The Teacher Shortage. If your school is having trouble hiring good teachers, you're not alone. We updated lesson 3.2 with data about the teacher shortage, which may take a while to address. Enrollment in teacher prep courses has shrunk over an extended period.

Teacher Pensions. Total funding for education in California has finally recovered from its 2008 swoon, driven by recent stock market gains… but school districts are grimly tightening their belts. What gives? The answer has to do with the teacher pension system, which is finally dealing with some expensive realities. Freshly updated, lesson 3.11 explains why.

Attendance. When kids miss school, it should be seen as a huge warning sign. Parent organizations can do a lot to raise awareness of the importance of school attendance, which we explore in newly updated lesson 4.8.

Vouchers. The Trump administration has re-ignited debate about using vouchers to subsidize the cost of tuition at private schools, most of which are affiliated with a religion. California voters have twice rejected similar proposals. We updated and extended lesson 5.6 to summarize the facts and the arguments from our blog post about it.

Measuring School Climate. Your school district might be considering whether to invest in a "school climate" survey this year. It's not expensive, and it's a good idea. Lesson 5.10 explains why the state doesn't just fund it for everybody. It's an important case study on the challenges of local control within a state system.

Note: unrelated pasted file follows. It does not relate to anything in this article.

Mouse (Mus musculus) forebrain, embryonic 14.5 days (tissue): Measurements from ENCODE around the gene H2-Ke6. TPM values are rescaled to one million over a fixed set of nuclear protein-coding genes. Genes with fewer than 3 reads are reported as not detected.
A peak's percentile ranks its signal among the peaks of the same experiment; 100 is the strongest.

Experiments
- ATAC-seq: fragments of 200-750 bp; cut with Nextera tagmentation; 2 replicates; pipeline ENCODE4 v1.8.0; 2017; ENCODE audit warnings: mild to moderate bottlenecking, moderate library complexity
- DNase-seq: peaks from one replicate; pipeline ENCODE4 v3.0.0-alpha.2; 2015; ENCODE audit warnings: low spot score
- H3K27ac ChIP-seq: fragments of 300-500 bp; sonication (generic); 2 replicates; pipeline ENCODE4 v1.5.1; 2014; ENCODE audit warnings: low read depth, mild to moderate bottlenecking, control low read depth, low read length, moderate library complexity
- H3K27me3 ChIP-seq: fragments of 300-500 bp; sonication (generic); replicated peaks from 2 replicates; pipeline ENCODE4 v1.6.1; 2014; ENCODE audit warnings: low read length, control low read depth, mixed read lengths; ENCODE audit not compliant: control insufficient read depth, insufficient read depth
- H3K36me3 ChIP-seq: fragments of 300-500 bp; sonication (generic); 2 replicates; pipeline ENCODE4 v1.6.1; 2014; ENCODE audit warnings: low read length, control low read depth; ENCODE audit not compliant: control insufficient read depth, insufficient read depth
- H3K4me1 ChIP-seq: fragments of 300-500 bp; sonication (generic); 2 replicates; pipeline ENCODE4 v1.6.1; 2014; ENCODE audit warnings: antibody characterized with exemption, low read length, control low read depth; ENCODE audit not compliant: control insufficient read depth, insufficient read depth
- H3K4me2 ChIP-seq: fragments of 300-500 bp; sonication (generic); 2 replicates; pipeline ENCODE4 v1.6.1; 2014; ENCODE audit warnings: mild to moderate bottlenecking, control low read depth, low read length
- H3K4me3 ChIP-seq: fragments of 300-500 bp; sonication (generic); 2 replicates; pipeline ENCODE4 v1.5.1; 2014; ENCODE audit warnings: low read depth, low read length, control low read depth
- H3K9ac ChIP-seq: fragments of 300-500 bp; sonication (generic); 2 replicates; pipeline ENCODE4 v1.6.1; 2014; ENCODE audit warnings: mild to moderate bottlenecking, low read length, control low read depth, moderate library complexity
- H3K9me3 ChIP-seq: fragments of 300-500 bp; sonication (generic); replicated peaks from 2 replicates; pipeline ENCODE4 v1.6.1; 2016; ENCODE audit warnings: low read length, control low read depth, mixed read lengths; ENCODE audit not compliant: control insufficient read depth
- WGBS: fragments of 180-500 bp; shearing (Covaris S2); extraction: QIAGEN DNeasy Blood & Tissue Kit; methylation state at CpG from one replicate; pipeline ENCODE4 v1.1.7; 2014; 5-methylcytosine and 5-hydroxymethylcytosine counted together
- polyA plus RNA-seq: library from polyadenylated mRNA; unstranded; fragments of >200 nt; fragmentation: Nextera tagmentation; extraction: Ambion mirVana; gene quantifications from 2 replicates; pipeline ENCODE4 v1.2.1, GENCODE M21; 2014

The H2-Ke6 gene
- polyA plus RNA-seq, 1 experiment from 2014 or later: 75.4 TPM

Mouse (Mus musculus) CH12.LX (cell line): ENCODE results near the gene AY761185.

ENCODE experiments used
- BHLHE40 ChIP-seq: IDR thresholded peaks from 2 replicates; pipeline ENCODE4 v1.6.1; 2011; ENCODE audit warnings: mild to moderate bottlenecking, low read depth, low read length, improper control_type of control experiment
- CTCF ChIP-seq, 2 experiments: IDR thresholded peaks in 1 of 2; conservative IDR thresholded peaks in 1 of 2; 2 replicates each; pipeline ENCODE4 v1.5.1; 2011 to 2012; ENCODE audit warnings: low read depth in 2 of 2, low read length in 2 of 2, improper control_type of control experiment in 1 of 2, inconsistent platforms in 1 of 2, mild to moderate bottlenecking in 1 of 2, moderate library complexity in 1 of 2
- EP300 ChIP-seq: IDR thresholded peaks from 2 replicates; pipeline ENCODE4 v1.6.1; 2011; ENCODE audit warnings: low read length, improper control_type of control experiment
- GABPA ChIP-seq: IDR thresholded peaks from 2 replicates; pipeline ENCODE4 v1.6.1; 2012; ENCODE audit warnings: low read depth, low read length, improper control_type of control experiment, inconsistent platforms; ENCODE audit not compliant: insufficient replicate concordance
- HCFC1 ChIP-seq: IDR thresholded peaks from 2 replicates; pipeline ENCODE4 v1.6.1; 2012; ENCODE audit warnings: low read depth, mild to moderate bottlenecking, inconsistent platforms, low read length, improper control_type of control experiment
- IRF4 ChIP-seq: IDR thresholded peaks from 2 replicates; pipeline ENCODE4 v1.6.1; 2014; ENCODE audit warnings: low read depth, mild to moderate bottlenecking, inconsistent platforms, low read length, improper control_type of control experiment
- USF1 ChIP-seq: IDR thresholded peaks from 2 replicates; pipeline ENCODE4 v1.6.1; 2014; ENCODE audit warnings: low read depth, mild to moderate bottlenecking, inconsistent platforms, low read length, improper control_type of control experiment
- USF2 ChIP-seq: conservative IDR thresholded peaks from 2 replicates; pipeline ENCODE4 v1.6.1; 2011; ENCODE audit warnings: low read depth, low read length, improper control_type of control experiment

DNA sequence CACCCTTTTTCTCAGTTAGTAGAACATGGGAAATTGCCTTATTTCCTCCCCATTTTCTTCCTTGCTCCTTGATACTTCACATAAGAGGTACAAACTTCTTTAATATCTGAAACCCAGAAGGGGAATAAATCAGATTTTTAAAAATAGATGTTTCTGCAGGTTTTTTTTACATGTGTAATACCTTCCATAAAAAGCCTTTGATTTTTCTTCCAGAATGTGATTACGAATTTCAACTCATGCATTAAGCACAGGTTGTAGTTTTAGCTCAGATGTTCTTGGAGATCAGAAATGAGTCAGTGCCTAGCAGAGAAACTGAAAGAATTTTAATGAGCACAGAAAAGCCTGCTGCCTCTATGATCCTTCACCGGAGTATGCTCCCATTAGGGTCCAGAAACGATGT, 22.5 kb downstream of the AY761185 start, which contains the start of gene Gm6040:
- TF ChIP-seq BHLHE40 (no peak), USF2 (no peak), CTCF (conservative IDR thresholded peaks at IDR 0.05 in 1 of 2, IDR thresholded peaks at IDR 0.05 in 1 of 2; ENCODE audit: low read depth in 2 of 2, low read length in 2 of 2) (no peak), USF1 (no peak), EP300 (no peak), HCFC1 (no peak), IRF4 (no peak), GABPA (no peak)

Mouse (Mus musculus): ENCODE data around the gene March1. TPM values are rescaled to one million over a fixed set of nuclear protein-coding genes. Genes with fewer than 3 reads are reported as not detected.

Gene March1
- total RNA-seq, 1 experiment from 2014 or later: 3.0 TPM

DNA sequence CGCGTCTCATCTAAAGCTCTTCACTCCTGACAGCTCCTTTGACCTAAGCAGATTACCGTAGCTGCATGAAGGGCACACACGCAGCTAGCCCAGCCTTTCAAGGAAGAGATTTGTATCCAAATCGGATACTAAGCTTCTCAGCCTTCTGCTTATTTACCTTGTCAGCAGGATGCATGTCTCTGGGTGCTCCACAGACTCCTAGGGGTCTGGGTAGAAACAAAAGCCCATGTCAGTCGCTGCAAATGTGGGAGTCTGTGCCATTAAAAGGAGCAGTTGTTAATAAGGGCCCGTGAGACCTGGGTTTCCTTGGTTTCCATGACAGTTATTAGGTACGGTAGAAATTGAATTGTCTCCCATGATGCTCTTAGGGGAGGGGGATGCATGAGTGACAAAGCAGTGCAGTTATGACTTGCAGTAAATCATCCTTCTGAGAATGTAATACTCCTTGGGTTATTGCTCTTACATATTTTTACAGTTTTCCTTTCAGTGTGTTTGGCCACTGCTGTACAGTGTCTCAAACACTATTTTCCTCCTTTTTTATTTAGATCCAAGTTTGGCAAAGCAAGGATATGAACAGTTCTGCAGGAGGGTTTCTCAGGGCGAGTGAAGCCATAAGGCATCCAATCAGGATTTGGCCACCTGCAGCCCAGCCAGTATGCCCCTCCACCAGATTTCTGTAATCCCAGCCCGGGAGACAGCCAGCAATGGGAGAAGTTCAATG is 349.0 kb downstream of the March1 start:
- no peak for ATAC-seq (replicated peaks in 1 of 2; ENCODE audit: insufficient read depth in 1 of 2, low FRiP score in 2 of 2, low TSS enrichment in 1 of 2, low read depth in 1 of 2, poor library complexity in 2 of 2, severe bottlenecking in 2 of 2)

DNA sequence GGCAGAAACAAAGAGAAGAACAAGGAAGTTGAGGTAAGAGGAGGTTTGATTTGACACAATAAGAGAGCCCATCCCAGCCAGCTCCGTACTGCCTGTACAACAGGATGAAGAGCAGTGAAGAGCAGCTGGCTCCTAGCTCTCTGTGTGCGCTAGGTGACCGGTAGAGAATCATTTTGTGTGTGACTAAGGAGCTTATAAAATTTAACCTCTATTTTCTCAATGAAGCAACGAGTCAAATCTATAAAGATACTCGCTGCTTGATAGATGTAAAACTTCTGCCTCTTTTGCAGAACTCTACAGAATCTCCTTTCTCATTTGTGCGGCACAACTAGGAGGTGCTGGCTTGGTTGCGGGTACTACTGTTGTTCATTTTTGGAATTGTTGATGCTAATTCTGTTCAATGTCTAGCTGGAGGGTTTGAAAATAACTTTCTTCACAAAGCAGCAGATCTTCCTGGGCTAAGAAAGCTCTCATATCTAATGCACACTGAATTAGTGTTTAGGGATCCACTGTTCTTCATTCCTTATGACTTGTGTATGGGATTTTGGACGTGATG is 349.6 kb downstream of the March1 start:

Suspension policy. Schools are rapidly dumping suspension as a disciplinary measure, and the new school Dashboard is adding visibility to the trend. If your school hasn't re-evaluated its suspension policy yet, this could be the year. Lesson 5.13 explains.

Technology. The internet is a vital tool for education and communication, but public schools substantially remain "dead zones", even in California. We expanded Lesson 6.6 to explain the connections between technology and education, and the policy problem that makes technology another source of inequality in public education.

New Standards for the Arts. Revised content standards for art education are in the works in California -- including, for the first time, standards for the media arts. Districts will need to set some funds aside to roll out the new standards when completed in 2019. Lesson 6.8 has been updated with links to the work in progress.

Career Education. Should high schools focus on preparing students for the job market or on preparing them for college? Public opinion is shifting on this question, partly in response to swelling college costs and the risks of college debt. We strengthened Lesson 6.11 with new information about Career Technical Education programs and Linked Learning.

Bilingual Education. In a reversal of public opinion, California voters in 2016 eliminated the requirement that classes must be taught primarily in English. This year, more schools in California will be adding bilingual programs, if they can find qualified teachers. We updated Lesson 6.3 and 6.16 to reflect the new rules.


Whew! We hope our busy summer of updates to Ed100 help you quickly get up to speed on what's new. What did we miss? Drop me a line at jeff@ed100.org.